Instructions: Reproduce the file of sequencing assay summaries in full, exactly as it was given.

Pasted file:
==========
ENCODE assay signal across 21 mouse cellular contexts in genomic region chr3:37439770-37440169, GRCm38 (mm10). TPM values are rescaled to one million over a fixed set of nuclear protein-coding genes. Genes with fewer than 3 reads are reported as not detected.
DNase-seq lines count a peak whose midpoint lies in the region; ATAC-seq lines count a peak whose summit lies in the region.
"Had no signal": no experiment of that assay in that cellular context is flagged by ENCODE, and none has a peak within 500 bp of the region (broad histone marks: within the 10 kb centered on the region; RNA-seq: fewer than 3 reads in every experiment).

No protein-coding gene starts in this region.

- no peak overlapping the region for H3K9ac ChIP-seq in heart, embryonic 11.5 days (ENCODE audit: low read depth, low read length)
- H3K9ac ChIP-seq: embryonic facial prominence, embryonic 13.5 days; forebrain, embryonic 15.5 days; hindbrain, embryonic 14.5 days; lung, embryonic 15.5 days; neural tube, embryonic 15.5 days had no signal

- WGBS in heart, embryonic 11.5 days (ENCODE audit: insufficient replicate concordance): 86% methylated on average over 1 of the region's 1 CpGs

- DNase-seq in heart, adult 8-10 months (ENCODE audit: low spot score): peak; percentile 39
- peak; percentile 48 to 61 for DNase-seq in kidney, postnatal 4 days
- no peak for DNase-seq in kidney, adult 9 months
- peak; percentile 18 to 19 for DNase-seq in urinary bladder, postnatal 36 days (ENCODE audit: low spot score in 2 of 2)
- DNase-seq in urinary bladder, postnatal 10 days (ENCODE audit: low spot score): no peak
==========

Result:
ENCODE assay signal across 21 mouse cellular contexts in genomic region chr3:37439770-37440169, GRCm38 (mm10). TPM values are rescaled to one million over a fixed set of nuclear protein-coding genes. Genes with fewer than 3 reads are reported as not detected.
DNase-seq lines count a peak whose midpoint lies in the region; ATAC-seq lines count a peak whose summit lies in the region.
"Had no signal": no experiment of that assay in that cellular context is flagged by ENCODE, and none has a peak within 500 bp of the region (broad histone marks: within the 10 kb centered on the region; RNA-seq: fewer than 3 reads in every experiment).

No protein-coding gene starts in this region.

- no peak overlapping the region for H3K9ac ChIP-seq in heart, embryonic 11.5 days (ENCODE audit: low read depth, low read length)
- H3K9ac ChIP-seq: embryonic facial prominence, embryonic 13.5 days; forebrain, embryonic 15.5 days; hindbrain, embryonic 14.5 days; lung, embryonic 15.5 days; neural tube, embryonic 15.5 days had no signal

- WGBS in heart, embryonic 11.5 days (ENCODE audit: insufficient replicate concordance): 86% methylated on average over 1 of the region's 1 CpGs

- DNase-seq in heart, adult 8-10 months (ENCODE audit: low spot score): peak; percentile 39
- peak; percentile 48 to 61 for DNase-seq in kidney, postnatal 4 days
- no peak for DNase-seq in kidney, adult 9 months
- peak; percentile 18 to 19 for DNase-seq in urinary bladder, postnatal 36 days (ENCODE audit: low spot score in 2 of 2)
- DNase-seq in urinary bladder, postnatal 10 days (ENCODE audit: low spot score): no peak